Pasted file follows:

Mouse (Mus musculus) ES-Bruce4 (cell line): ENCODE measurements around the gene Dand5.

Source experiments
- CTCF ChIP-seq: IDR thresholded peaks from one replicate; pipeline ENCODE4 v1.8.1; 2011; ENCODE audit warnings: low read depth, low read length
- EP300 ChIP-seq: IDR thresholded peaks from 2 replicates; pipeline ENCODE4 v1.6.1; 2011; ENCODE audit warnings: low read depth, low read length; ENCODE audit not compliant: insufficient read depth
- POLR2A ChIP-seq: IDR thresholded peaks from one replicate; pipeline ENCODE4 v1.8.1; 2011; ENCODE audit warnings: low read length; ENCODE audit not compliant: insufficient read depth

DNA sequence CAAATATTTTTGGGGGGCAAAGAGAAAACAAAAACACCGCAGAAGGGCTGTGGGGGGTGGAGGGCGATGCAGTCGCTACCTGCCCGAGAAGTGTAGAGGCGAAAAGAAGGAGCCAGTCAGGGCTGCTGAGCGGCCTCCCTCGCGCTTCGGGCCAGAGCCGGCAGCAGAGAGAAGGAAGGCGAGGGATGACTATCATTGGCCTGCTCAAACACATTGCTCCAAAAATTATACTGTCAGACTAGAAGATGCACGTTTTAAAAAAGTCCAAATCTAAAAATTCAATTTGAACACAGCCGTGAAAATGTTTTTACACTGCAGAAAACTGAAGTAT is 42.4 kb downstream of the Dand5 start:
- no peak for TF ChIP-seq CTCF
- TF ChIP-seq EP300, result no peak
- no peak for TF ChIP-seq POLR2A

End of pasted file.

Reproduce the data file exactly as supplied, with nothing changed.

Mouse (Mus musculus) ES-Bruce4 (cell line): ENCODE measurements around the gene Dand5.

Source experiments
- CTCF ChIP-seq: IDR thresholded peaks from one replicate; pipeline ENCODE4 v1.8.1; 2011; ENCODE audit warnings: low read depth, low read length
- EP300 ChIP-seq: IDR thresholded peaks from 2 replicates; pipeline ENCODE4 v1.6.1; 2011; ENCODE audit warnings: low read depth, low read length; ENCODE audit not compliant: insufficient read depth
- POLR2A ChIP-seq: IDR thresholded peaks from one replicate; pipeline ENCODE4 v1.8.1; 2011; ENCODE audit warnings: low read length; ENCODE audit not compliant: insufficient read depth

DNA sequence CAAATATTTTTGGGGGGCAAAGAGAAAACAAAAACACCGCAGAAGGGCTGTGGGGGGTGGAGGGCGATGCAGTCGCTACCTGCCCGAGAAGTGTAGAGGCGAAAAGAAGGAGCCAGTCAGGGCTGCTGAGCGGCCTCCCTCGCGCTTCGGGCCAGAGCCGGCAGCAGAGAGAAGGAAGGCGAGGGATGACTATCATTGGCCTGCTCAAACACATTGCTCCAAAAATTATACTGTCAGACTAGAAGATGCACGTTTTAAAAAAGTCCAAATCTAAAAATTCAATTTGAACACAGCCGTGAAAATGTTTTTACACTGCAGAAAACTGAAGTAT is 42.4 kb downstream of the Dand5 start:
- no peak for TF ChIP-seq CTCF
- TF ChIP-seq EP300, result no peak
- no peak for TF ChIP-seq POLR2A